Before a news report, a reminder for anyone thinking of coming to Beamish this weekend that it is the Somme commemoration and we are operating the narrow gauge railway plus offering footplate rides on No.18 at Rowley Station.
Below: The work on this conversion was sufficiently complete by the end of last week to enable a quick coat of paint to be applied before the Crewe Tractor was placed onto the narrow gauge Pershing Waggon as part of the display on the narrow gauge railway for this weekend’s Somme commemorations.
Below: The bonnet was swapped at the last minute as there was an opportunity for this to be signwritten at an event elsewhere (so costing us nothing!) – fortunately there was a spare in the garage and this, despite its condition, looked rather well! The Model T tourer usually on display in the Garage showroom was extracted and also mounted aboard the Pershing. This will now be recommisioned, completing a restoration started but never finished many years ago.
Below: Traditional hemp rope was purchased to secure the two Model Ts onto the Pershing wagon – the cut ends were sealed by binding and then dipping in molten candle wax to prevent the ends fraying and make tying the knots easier.
Below: Moelwyn and its First World War US Army train…
Duke of Sutherland’s Saloon 58A
Below: Work on 58A proceeds in fits and starts. The gold leaf is being applied to the exterior panels and the drawgear is also awaiting fitting. The luggage nets have been overhauled and refitted and look much the better for this attention.
This sequence of views shows the extraction of the NER Carriage & Wagon hut from the Colliery and its subsequent removal to the RHEC for restoration. It is to be relocated at Rowley Station, for use by the gardens and mens groups working at the station.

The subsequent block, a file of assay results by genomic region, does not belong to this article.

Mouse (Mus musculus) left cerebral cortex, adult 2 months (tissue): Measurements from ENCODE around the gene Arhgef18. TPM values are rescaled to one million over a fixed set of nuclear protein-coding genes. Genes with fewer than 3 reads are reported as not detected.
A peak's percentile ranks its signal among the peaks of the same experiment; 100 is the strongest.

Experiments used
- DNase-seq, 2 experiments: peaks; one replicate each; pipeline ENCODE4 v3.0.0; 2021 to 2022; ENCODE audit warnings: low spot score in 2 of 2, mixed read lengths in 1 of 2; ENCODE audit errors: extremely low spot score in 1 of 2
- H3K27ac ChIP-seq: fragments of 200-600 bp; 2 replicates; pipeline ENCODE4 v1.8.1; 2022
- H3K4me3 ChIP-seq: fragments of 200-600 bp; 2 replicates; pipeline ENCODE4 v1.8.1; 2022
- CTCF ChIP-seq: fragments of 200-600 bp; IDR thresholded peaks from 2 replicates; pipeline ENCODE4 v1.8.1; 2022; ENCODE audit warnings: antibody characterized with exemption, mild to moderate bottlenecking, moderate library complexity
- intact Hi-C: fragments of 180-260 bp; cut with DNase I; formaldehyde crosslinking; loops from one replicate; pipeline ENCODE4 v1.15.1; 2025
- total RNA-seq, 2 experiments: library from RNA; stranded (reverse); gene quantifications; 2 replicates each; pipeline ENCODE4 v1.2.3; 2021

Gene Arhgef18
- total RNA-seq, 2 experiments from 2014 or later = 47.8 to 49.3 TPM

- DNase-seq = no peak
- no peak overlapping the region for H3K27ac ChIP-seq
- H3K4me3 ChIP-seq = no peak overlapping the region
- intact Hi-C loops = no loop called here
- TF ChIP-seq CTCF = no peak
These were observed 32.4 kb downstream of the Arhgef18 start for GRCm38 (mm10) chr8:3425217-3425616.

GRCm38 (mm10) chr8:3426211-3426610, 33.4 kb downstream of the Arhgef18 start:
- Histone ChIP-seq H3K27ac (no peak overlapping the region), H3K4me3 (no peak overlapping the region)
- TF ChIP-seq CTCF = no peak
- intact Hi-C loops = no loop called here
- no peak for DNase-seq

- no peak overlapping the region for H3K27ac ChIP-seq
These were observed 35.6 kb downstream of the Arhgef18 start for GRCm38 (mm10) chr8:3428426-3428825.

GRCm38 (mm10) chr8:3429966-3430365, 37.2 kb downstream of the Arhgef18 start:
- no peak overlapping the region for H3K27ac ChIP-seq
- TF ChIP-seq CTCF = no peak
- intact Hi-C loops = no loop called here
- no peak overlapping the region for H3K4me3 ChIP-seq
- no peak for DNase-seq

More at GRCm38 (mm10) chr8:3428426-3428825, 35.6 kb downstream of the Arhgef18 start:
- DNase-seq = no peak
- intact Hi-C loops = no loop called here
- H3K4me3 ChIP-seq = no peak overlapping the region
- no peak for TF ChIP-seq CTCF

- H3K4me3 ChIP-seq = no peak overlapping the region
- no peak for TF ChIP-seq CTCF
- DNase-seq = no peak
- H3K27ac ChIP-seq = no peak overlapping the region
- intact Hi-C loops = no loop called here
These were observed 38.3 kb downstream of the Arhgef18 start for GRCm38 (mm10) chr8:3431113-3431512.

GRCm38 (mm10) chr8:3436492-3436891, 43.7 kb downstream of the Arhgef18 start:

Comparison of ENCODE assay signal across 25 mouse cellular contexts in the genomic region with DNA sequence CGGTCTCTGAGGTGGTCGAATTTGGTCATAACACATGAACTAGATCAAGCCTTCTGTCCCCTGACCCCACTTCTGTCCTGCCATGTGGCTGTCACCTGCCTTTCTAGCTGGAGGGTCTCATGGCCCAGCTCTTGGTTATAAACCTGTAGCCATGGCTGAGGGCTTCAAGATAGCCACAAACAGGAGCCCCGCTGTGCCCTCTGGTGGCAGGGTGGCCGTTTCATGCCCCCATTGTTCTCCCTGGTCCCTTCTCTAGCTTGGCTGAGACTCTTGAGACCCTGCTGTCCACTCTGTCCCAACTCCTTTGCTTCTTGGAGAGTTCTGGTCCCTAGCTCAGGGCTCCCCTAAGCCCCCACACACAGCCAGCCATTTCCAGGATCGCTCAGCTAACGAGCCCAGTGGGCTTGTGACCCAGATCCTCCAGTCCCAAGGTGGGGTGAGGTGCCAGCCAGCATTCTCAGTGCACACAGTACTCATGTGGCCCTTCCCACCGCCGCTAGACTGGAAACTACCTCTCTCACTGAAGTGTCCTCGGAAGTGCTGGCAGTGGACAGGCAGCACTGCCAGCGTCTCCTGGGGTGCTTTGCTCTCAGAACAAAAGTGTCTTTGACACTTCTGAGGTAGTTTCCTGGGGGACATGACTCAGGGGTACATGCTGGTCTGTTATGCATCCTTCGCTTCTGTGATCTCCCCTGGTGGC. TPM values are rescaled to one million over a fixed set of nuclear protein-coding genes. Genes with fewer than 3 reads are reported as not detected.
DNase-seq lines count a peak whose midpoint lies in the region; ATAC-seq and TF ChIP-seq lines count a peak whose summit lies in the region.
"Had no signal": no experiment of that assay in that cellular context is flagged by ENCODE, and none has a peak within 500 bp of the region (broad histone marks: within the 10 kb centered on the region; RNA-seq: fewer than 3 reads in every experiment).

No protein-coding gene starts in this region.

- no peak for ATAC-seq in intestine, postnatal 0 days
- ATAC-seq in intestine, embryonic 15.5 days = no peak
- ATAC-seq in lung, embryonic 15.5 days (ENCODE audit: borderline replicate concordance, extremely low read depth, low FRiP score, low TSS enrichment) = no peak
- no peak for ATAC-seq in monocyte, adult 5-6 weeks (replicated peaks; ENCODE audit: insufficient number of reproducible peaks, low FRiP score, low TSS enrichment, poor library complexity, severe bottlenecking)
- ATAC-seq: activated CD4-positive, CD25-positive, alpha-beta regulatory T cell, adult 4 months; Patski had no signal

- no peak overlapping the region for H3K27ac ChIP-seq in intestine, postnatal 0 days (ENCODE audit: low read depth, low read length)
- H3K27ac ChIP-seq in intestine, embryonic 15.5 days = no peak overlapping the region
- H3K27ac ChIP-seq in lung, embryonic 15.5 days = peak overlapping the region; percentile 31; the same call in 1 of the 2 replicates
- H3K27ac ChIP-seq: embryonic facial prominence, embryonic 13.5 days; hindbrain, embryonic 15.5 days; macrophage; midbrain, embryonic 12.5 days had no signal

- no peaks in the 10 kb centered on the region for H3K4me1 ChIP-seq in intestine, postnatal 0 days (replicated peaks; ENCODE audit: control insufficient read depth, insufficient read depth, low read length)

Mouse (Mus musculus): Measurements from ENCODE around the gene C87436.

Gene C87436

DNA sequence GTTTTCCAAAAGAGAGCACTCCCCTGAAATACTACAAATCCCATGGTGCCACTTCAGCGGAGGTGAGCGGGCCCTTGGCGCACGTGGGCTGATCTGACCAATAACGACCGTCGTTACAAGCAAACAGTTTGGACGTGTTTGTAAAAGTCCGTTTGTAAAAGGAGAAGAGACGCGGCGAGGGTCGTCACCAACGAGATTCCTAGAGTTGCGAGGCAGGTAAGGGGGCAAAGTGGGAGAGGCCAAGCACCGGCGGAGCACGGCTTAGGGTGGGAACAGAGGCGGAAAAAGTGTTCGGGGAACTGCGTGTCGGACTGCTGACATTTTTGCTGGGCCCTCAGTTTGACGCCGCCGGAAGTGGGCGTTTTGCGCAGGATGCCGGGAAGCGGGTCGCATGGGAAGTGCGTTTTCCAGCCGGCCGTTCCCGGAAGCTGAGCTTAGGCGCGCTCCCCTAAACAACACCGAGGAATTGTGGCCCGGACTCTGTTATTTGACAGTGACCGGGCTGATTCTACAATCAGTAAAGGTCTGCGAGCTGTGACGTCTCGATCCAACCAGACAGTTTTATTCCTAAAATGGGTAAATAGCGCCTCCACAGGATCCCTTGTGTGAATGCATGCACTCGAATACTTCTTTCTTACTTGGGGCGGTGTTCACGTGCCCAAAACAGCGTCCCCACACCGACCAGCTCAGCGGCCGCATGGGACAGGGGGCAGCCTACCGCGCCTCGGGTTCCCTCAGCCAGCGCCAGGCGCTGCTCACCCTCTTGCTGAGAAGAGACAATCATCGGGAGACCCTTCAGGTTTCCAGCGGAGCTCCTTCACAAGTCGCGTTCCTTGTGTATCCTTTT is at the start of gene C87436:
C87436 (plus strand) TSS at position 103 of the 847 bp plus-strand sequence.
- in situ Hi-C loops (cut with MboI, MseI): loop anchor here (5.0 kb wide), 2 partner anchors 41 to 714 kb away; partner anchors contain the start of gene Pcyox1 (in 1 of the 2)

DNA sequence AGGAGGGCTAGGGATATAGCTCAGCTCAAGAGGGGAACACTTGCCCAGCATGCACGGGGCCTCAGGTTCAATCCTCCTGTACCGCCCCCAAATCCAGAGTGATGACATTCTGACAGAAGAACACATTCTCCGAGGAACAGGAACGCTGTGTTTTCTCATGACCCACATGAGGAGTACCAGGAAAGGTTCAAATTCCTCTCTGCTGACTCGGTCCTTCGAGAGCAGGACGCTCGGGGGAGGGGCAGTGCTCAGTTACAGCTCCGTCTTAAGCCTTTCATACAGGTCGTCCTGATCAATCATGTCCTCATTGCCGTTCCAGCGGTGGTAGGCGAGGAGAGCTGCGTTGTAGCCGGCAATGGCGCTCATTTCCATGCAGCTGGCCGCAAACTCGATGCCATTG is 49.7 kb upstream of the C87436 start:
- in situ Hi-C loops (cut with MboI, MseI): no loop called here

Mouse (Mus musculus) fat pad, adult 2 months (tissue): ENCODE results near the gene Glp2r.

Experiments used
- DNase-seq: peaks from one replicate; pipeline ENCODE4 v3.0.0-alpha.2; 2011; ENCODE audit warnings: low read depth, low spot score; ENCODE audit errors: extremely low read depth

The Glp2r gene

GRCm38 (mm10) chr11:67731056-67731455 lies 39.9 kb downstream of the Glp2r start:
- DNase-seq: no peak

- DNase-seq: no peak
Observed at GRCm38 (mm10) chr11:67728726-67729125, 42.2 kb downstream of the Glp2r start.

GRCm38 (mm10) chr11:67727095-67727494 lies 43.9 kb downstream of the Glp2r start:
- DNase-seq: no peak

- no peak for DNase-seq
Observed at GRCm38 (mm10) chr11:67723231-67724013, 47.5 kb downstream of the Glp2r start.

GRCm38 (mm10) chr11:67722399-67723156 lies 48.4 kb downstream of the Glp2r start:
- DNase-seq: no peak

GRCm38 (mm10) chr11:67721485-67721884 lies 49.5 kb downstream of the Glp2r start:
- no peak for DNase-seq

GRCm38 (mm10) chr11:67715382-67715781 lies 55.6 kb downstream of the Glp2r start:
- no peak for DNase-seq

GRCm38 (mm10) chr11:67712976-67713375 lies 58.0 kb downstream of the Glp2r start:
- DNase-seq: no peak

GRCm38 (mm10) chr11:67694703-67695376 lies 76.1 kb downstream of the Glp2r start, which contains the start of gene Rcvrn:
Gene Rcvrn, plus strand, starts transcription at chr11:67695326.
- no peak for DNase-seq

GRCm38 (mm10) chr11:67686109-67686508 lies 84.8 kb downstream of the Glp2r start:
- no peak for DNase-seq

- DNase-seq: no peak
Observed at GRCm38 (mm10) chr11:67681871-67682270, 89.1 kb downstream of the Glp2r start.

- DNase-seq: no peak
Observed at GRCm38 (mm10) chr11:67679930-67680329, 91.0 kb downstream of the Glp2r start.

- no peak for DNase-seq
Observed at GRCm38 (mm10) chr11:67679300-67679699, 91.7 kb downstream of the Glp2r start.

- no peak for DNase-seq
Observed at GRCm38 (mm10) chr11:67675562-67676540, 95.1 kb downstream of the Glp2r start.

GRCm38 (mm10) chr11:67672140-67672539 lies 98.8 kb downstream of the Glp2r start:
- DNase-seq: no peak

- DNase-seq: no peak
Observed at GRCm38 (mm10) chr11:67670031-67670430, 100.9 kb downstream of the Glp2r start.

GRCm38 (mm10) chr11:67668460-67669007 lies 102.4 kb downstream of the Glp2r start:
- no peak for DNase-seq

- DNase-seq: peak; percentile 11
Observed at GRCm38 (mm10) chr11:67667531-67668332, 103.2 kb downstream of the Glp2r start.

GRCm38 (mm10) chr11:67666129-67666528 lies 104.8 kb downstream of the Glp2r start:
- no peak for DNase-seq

Below: Matt B captured the views above in the morning gloom. Later in the day the hut was placed outside the workshops and an assessment started. It is in good condition and will have localised repairs, the floor refitted, insulation and boarding installed, a stove fitted and some cosmetic attention before wiring, painting and removal to the station.
Below: Work has started on the removal of tubes from Glyder, a partially successful process but as a number of the tubes have disintegrated, their extraction, without a handy access point into the boiler, is proving to be challenging. Here Matt nicks the ends of the tubes inside the firebox before a rod is inserted through the tube, tightened at both ends with a collar at the firebox end and a spacer on the smokebox tubeplate. A combination of hammering and winding of nuts then draws the tube out. Sounds easy, in practice it isn’t quite so straightforward, but a dozen or so tubes have now been removed so far.
Odds and ends
Below: With the Model T tourer removed from the showroom, space was available to move more cycles into the space. The Armstrong car has had the roof folded down (to reduce its proximity to a light fitting!) and looks rather different for this. Some of the motorcycles will return soon and be placed on display in this area. The Black Prince is also on display, in the rear workshop area.
Some more views of the Model Ts and WW1 display of working equipment on the narrow gauge railway this weekend.